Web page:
The command window

We'll show you how it's done!

"Hello, World!" and simple expressions.

Ah yes, the classic. Your first program in any programming language is always "Hello, World!". We don't want to disappoint you, so we'll start with this simple example in the command window.

In case you are still unsure which one it is: at the bottom of the main window you will find a long section where you can read text (among other things the current version). If this section is not visible, press [F2] to show it again. In the last line you should see an arrow at the beginning of the line (|<-). This is the place to start.

Now enter

<- "Hello, World!"

without the leading arrow into the command window and confirm with [ENTER] (the arrow always indicates inputs and outputs in NumeRe). NumeRe will then reply with the following line:

-> ans = "Hello, World!"

Congratulations! You have just successfully completed your first interaction with NumeRe.

Now for a more advanced task. We want NumeRe to know your name and greet you with the current time. To do this, we define a variable that contains your name:

<- my_name = "Erik"

-> ans = "Erik"

Furthermore we need your greeting. For this we use the function timeformat() together with time() as source for the current time. So we enter the following into the command window and confirm with [ENTER]:

<- "Hello " + my_name + "! The current time is " + timeformat("hh:mm", time()) + "."

-> ans = "Hello Erik! The current time is 10:21."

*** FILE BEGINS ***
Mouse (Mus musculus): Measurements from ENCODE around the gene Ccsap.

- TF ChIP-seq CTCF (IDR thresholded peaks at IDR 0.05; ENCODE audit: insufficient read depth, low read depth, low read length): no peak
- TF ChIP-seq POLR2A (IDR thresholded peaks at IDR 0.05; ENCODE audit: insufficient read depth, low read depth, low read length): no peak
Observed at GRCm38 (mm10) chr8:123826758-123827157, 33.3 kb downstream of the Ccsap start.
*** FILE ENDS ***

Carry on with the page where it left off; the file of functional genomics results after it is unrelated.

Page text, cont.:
Congratulations again! You have worked with variables and functions for the first time. You must have noticed a few things: the plus sign is (also) used to link strings. Also, strings, functions and operators appear in different colors in the command window. This makes your work easier, because you can distinguish the different types directly at first sight. If you want, you can execute the last line again. Use [ARROW UP] and then [ENTER]. You will see that the arrow keys allow to select the last commands and after the execution a new output with the updated time will appear accordingly.

Besides strings, NumeRe is particularly good at processing numeric expressions. We will make an example of this here as well. These can be very simple calculations or really complex expressions in which variables and functions are handled.

<- 1+2+3

-> ans = 6

<- my_var = 3*_pi / 2

-> ans = 4.712389

<- cos(my_var) + sin(my_var)

-> ans = -1

<- 3i+15+7+21i

-> ans = 22+24i

It is also possible to evaluate multiple expressions in one command, as in the following factorial example:

<- 1!, 2!, 3!

-> ans = { 1, 2, 6}

Calculated results can also be used as strings if you prepend the # character to convert them to a string:

<- meaning_of_life = 5! / 4 + 2 * 3!

-> ans = 42

<- "The answer to life, the universe and all the rest is: " + #meaning_of_life

-> ans = "The answer to life, the universe and all the rest is: 42"

Working with commands

Commands differ from functions in that only one command can be used per expression and that commands always define the end of the expression. In addition, not all commands return values. These cannot then be part of another expression, but must be used individually.

Let's start with an example: to integrate functions numerically, the command integrate can be used.

<- integrate x^2 -set [0:2]

-> ans = 2.666668